62.Rest times and leisure are contemplated in article 26 of the implementing regulations of the Civil Service Act, promulgated under Decree No. 51 of 2012. Under that article, functionaries are to be granted leave with full pay and benefits for official holidays, weekly days of rest and other legally prescribed holidays. Civil service instruction No. 3 lays down the days and times to be worked each week as well as the regulations governing work in government departments, in line with the public interest. Furthermore, if any weekly day of rest coincides with an official holiday, functionaries are to be compensated by extending that holiday by an additional day or they are to be given other compensatory time off. The instruction also stipulates that functionaries are to be given a period of rest in which to consume food, of not more than 15 minutes within core working hours and, in addition, it forbids the employment of women in any State-run industrial project between 8 p.m. and 7 a.m. except in exceptional circumstances as set forth in the instruction.
63.Civil service instruction No. 5 of 2013envisages flexible working arrangements by providing unified and fair rules to govern the working hours and departure times of functionaries in government departments, including departments where personnel are subject to special rules. This provision is intended to improve workflow, optimize and increase productivity and provide staff with a working environment that is comfortable and appropriate.
64.It should be noted that the Labour Code and the Trade Unions Act – wherein Bahraini legislators drew on ILO expertise and on international labour standards and treaties (both ratified and unratified by the Kingdom of Bahrain) – make no distinction between workers on grounds of sex, race or colour. Moreover, labour laws and legislation are applied to the entire national workforce, irrespective of whether a worker is male or female, a citizen or a migrant.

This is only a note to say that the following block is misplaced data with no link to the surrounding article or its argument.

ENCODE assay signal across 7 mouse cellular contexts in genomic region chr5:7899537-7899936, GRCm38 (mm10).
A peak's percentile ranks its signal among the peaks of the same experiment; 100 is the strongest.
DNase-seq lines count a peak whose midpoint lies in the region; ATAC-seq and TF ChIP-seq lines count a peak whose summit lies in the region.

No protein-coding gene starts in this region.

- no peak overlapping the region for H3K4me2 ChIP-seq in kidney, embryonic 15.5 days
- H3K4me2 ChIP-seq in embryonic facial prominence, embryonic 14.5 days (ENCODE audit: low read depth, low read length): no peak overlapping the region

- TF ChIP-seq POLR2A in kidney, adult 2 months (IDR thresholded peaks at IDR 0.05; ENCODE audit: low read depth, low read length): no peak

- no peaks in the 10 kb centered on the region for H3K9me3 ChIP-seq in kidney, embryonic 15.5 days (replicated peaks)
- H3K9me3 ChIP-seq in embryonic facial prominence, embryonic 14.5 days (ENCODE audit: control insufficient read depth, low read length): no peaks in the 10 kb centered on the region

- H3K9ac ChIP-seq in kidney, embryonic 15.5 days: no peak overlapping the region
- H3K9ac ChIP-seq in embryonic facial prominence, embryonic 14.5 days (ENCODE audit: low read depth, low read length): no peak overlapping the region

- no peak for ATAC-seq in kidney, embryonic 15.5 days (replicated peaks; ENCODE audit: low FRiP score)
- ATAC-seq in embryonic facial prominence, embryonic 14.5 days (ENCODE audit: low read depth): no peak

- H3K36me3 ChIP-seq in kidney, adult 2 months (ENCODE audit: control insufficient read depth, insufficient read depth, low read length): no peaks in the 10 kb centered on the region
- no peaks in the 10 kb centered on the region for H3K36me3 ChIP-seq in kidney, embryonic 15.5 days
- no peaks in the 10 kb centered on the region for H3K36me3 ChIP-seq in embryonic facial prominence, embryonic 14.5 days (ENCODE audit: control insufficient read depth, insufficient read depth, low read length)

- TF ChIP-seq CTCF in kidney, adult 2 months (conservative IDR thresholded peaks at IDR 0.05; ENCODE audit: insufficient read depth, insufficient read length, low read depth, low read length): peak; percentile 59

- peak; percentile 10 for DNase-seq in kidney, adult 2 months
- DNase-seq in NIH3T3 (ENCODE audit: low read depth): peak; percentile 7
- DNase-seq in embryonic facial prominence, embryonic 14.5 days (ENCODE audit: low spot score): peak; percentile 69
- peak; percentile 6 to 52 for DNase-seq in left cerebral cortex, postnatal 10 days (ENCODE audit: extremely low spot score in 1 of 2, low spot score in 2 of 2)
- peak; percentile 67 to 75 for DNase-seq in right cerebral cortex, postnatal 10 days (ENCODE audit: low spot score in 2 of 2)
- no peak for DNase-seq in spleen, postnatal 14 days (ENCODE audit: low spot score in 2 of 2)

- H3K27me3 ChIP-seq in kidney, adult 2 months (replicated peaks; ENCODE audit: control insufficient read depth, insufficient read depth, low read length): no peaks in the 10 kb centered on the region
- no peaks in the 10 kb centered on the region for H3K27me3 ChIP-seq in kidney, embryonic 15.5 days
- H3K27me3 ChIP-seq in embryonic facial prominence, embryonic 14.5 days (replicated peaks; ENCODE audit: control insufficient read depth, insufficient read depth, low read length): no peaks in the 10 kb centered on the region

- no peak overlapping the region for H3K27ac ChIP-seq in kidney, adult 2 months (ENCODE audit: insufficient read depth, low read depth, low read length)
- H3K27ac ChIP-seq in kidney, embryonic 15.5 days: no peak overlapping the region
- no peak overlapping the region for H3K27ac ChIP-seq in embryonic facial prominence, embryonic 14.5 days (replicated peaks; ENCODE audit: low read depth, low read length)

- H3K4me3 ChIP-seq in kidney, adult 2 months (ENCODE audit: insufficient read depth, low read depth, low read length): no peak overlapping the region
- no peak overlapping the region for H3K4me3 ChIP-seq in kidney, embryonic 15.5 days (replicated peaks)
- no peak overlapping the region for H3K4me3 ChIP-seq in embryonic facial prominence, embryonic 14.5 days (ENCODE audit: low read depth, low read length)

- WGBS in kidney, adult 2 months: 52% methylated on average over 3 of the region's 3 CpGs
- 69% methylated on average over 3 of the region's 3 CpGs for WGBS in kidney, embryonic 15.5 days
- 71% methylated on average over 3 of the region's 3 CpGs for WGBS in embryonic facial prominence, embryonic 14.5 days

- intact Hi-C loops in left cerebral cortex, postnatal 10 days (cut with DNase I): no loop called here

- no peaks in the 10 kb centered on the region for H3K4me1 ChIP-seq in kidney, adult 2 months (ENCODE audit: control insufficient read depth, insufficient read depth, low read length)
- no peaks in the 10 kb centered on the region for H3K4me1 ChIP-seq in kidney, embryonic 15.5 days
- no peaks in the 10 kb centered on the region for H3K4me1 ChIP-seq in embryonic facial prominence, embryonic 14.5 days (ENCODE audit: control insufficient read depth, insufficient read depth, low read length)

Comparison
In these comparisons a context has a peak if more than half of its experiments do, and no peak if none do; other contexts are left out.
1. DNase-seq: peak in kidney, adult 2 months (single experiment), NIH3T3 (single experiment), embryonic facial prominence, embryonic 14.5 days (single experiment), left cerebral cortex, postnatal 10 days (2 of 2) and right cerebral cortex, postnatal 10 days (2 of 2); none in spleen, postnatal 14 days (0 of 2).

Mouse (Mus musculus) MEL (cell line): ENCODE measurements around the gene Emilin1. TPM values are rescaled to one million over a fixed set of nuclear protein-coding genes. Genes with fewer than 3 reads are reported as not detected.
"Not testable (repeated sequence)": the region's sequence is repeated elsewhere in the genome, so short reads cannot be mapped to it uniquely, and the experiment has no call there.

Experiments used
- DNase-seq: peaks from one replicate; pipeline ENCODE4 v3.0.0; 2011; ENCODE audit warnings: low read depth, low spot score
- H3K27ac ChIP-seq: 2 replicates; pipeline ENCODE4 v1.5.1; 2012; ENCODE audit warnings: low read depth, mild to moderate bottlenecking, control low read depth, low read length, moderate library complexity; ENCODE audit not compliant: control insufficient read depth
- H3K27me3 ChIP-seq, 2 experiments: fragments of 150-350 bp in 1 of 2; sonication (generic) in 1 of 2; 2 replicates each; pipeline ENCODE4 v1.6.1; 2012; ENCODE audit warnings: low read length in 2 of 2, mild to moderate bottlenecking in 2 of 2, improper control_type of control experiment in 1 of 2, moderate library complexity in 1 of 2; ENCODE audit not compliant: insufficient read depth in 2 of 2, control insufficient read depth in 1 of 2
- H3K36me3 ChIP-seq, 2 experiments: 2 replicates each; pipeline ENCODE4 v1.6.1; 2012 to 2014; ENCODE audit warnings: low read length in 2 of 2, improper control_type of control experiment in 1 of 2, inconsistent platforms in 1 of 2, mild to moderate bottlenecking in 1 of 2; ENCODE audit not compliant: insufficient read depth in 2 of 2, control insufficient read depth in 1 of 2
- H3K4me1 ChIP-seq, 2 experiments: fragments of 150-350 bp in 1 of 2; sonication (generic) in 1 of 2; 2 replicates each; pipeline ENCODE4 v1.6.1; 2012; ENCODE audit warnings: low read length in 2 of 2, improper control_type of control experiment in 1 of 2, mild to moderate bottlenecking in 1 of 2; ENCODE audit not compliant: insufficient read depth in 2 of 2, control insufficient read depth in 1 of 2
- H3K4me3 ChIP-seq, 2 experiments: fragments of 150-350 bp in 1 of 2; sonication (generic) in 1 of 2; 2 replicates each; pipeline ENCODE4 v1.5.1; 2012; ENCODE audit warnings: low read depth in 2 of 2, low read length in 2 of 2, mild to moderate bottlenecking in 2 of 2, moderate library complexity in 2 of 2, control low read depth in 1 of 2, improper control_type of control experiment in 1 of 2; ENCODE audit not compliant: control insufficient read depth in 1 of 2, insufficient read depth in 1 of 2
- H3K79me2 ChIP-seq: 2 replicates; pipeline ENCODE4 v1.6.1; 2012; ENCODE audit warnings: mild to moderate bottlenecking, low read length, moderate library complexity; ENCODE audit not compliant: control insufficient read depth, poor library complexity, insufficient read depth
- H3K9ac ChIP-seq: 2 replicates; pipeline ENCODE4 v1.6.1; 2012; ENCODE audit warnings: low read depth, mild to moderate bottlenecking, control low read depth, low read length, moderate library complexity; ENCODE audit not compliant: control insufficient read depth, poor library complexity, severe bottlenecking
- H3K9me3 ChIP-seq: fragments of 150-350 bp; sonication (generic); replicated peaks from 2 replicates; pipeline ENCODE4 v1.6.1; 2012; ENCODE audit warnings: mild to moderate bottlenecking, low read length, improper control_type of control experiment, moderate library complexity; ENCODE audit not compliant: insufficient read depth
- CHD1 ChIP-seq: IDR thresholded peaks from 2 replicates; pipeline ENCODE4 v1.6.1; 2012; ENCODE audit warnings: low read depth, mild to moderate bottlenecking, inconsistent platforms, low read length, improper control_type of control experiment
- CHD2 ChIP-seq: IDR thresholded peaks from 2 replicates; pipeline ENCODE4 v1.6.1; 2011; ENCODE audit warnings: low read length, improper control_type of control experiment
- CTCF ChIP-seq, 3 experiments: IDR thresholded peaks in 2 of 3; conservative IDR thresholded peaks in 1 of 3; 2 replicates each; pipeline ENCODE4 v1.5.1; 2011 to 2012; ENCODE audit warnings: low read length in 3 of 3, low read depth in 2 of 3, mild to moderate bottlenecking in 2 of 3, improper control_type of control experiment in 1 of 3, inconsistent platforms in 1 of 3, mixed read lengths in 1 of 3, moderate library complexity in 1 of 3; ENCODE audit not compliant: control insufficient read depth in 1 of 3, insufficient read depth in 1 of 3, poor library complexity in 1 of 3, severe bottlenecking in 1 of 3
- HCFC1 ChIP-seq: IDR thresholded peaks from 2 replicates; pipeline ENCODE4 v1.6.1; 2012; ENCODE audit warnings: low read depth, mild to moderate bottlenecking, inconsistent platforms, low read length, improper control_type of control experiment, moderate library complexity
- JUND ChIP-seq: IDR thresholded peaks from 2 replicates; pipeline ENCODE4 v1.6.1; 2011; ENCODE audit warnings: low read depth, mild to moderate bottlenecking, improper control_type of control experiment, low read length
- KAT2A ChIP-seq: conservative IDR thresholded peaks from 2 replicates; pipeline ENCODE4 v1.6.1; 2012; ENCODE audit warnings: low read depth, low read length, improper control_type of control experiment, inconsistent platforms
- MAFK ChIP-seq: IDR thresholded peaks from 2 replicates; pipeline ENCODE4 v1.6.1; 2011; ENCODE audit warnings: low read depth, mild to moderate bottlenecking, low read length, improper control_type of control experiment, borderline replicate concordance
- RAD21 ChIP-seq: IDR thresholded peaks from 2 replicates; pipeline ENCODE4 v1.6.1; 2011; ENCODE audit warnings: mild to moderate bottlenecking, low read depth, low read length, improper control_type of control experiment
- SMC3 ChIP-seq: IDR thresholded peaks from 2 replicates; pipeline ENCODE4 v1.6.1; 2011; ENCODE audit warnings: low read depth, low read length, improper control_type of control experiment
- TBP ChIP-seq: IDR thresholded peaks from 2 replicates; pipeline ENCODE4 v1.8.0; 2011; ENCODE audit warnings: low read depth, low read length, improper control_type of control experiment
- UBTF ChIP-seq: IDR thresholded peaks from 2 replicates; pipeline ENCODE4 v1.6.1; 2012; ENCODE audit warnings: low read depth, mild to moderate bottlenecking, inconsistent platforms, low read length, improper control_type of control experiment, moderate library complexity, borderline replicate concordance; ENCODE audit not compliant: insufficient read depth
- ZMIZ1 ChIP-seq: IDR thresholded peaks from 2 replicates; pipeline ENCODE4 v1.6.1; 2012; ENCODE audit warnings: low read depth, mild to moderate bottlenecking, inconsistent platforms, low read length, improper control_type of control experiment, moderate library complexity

65.The Kingdom of Bahrain sees women as key partners in a comprehensive development process and believes that the role they play in that area, as well as in other fields, must not be overlooked. In fact, Bahraini women have come to play their part and occupy their place in society, including in the labour market. In order to protect that state of affairs, Bahrain acceded to the 1979 Convention on the Elimination of All Forms of Discrimination against Women under Decree No. 5 of 2002.
66.Act No. 36 of 2012 promulgating the Private Sector Labour Codeand the ministerial decrees regarding its implementation constitute the main protective shield for the workforce. The Act includes a number of provisions that provide comprehensive protection to workers, including the following:
(a)It envisages special bonuses, on top of basic salary, for individuals who work night shifts or who are on call;
(b)It increases the length of maternity leave to 60 days with full pay and allows female workers to obtain unpaid leave to care for children under 6; they can take such leave for up to a maximum of 6 months and on 3 separate occasions during their period of service;
(c)It envisages an entitlement of 30 days of annual leave for workers who have worked for an employer for a minimum of one year. In this way, the Act unifies annual leave entitlements in the private sector with those of persons who are subject to civil-service regulations;
(d)It increases the length of sick leave to 15 days with full pay, 20 days with half pay and 20 days without pay;
(e)It stipulates that workers must not enter into competition with their employers after leaving their employment, in a manner that preserves the rights of both parties. In fact, existing laws were silent on that matter and solutions in that connection had to be sought through civil law;
(f)It stipulates that the term of contracts is to be considered as indefinite if they are entered into for more than five years, if the original term plus any renewals amount to five years or if the worker continues to work after the expiry of the contract even without any specific agreement on its renewal;